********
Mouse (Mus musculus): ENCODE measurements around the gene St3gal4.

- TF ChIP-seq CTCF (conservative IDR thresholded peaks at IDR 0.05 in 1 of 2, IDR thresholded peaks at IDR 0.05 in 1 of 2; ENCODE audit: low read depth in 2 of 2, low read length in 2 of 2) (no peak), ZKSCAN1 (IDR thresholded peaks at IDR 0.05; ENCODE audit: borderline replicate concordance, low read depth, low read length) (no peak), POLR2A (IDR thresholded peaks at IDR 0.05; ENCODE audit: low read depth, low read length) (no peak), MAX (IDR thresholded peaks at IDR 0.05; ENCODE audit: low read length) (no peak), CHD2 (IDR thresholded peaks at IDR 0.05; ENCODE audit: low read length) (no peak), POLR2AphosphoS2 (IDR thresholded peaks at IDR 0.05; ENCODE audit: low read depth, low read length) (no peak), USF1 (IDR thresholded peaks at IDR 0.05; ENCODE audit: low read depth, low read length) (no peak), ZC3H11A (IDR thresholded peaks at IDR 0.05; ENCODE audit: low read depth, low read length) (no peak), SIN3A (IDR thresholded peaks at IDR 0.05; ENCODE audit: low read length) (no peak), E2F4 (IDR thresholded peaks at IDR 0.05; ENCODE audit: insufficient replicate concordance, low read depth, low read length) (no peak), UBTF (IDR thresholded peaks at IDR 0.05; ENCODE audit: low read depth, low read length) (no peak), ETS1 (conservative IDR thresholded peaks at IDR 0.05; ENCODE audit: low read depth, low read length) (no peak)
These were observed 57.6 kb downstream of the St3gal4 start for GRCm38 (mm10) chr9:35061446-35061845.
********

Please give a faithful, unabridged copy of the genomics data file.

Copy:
Mouse (Mus musculus): ENCODE measurements around the gene St3gal4.

- TF ChIP-seq CTCF (conservative IDR thresholded peaks at IDR 0.05 in 1 of 2, IDR thresholded peaks at IDR 0.05 in 1 of 2; ENCODE audit: low read depth in 2 of 2, low read length in 2 of 2) (no peak), ZKSCAN1 (IDR thresholded peaks at IDR 0.05; ENCODE audit: borderline replicate concordance, low read depth, low read length) (no peak), POLR2A (IDR thresholded peaks at IDR 0.05; ENCODE audit: low read depth, low read length) (no peak), MAX (IDR thresholded peaks at IDR 0.05; ENCODE audit: low read length) (no peak), CHD2 (IDR thresholded peaks at IDR 0.05; ENCODE audit: low read length) (no peak), POLR2AphosphoS2 (IDR thresholded peaks at IDR 0.05; ENCODE audit: low read depth, low read length) (no peak), USF1 (IDR thresholded peaks at IDR 0.05; ENCODE audit: low read depth, low read length) (no peak), ZC3H11A (IDR thresholded peaks at IDR 0.05; ENCODE audit: low read depth, low read length) (no peak), SIN3A (IDR thresholded peaks at IDR 0.05; ENCODE audit: low read length) (no peak), E2F4 (IDR thresholded peaks at IDR 0.05; ENCODE audit: insufficient replicate concordance, low read depth, low read length) (no peak), UBTF (IDR thresholded peaks at IDR 0.05; ENCODE audit: low read depth, low read length) (no peak), ETS1 (conservative IDR thresholded peaks at IDR 0.05; ENCODE audit: low read depth, low read length) (no peak)
These were observed 57.6 kb downstream of the St3gal4 start for GRCm38 (mm10) chr9:35061446-35061845.